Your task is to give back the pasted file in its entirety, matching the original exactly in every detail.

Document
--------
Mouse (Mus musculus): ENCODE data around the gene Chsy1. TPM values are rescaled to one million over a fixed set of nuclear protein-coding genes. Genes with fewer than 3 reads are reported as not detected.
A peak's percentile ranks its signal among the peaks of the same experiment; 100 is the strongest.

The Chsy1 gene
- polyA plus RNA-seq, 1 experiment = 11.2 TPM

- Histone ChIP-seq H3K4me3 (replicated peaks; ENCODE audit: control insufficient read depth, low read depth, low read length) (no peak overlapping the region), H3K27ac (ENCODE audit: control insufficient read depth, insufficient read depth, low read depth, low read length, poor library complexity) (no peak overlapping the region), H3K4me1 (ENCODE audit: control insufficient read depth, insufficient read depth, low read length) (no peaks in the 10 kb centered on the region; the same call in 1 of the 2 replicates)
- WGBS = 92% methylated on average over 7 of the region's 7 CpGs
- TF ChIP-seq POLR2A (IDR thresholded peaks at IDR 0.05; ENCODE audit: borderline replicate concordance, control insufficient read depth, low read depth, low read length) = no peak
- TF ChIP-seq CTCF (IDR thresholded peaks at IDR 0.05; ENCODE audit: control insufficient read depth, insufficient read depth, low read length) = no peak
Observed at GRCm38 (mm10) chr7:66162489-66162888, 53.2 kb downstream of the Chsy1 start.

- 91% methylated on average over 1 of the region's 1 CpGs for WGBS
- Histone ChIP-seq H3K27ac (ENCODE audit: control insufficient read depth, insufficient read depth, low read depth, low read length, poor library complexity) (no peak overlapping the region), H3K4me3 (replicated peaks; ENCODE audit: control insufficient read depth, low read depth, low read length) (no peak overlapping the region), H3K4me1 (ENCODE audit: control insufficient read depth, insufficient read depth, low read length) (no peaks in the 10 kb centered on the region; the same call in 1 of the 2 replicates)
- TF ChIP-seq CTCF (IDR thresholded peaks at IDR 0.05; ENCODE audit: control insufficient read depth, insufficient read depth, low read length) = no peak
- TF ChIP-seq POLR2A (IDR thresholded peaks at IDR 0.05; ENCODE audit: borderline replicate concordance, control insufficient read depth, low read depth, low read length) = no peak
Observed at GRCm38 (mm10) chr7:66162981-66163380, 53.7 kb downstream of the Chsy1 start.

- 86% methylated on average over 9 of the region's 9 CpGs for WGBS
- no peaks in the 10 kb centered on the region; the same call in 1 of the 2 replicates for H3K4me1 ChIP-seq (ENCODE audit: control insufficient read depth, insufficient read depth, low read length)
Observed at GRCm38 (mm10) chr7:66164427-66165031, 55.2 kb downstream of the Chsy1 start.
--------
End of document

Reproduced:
Mouse (Mus musculus): ENCODE data around the gene Chsy1. TPM values are rescaled to one million over a fixed set of nuclear protein-coding genes. Genes with fewer than 3 reads are reported as not detected.
A peak's percentile ranks its signal among the peaks of the same experiment; 100 is the strongest.

The Chsy1 gene
- polyA plus RNA-seq, 1 experiment = 11.2 TPM

- Histone ChIP-seq H3K4me3 (replicated peaks; ENCODE audit: control insufficient read depth, low read depth, low read length) (no peak overlapping the region), H3K27ac (ENCODE audit: control insufficient read depth, insufficient read depth, low read depth, low read length, poor library complexity) (no peak overlapping the region), H3K4me1 (ENCODE audit: control insufficient read depth, insufficient read depth, low read length) (no peaks in the 10 kb centered on the region; the same call in 1 of the 2 replicates)
- WGBS = 92% methylated on average over 7 of the region's 7 CpGs
- TF ChIP-seq POLR2A (IDR thresholded peaks at IDR 0.05; ENCODE audit: borderline replicate concordance, control insufficient read depth, low read depth, low read length) = no peak
- TF ChIP-seq CTCF (IDR thresholded peaks at IDR 0.05; ENCODE audit: control insufficient read depth, insufficient read depth, low read length) = no peak
Observed at GRCm38 (mm10) chr7:66162489-66162888, 53.2 kb downstream of the Chsy1 start.

- 91% methylated on average over 1 of the region's 1 CpGs for WGBS
- Histone ChIP-seq H3K27ac (ENCODE audit: control insufficient read depth, insufficient read depth, low read depth, low read length, poor library complexity) (no peak overlapping the region), H3K4me3 (replicated peaks; ENCODE audit: control insufficient read depth, low read depth, low read length) (no peak overlapping the region), H3K4me1 (ENCODE audit: control insufficient read depth, insufficient read depth, low read length) (no peaks in the 10 kb centered on the region; the same call in 1 of the 2 replicates)
- TF ChIP-seq CTCF (IDR thresholded peaks at IDR 0.05; ENCODE audit: control insufficient read depth, insufficient read depth, low read length) = no peak
- TF ChIP-seq POLR2A (IDR thresholded peaks at IDR 0.05; ENCODE audit: borderline replicate concordance, control insufficient read depth, low read depth, low read length) = no peak
Observed at GRCm38 (mm10) chr7:66162981-66163380, 53.7 kb downstream of the Chsy1 start.

- 86% methylated on average over 9 of the region's 9 CpGs for WGBS
- no peaks in the 10 kb centered on the region; the same call in 1 of the 2 replicates for H3K4me1 ChIP-seq (ENCODE audit: control insufficient read depth, insufficient read depth, low read length)
Observed at GRCm38 (mm10) chr7:66164427-66165031, 55.2 kb downstream of the Chsy1 start.